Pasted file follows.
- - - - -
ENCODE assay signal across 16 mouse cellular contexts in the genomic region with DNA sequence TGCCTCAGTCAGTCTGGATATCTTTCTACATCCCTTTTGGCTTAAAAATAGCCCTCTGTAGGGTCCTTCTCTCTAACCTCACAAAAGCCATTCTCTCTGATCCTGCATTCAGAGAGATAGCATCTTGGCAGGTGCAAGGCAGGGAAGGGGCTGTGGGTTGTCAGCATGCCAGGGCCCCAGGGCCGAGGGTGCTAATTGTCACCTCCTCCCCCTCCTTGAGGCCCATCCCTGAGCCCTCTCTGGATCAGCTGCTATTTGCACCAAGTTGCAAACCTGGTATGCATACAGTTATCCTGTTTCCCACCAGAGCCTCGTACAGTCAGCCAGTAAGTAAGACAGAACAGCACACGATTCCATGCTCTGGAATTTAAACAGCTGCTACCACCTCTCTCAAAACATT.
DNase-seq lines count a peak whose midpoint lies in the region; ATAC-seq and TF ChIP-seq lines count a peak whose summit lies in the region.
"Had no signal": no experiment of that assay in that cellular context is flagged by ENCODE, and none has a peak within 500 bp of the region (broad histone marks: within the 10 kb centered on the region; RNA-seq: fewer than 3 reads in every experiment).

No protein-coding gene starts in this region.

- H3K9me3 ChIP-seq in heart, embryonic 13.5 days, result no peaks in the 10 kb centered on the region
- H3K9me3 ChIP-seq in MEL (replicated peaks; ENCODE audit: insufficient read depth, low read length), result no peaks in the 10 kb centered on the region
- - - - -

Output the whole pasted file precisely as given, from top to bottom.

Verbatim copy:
ENCODE assay signal across 16 mouse cellular contexts in the genomic region with DNA sequence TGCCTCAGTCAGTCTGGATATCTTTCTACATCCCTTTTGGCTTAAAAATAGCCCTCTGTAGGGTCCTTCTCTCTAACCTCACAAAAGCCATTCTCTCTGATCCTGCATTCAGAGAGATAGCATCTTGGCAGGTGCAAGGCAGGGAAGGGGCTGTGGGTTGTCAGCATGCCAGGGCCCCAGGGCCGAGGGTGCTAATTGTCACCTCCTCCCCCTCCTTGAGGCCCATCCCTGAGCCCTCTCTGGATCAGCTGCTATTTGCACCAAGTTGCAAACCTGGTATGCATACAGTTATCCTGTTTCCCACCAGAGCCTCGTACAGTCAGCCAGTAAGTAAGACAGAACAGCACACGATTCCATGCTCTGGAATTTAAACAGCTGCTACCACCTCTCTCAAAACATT.
DNase-seq lines count a peak whose midpoint lies in the region; ATAC-seq and TF ChIP-seq lines count a peak whose summit lies in the region.
"Had no signal": no experiment of that assay in that cellular context is flagged by ENCODE, and none has a peak within 500 bp of the region (broad histone marks: within the 10 kb centered on the region; RNA-seq: fewer than 3 reads in every experiment).

No protein-coding gene starts in this region.

- H3K9me3 ChIP-seq in heart, embryonic 13.5 days, result no peaks in the 10 kb centered on the region
- H3K9me3 ChIP-seq in MEL (replicated peaks; ENCODE audit: insufficient read depth, low read length), result no peaks in the 10 kb centered on the region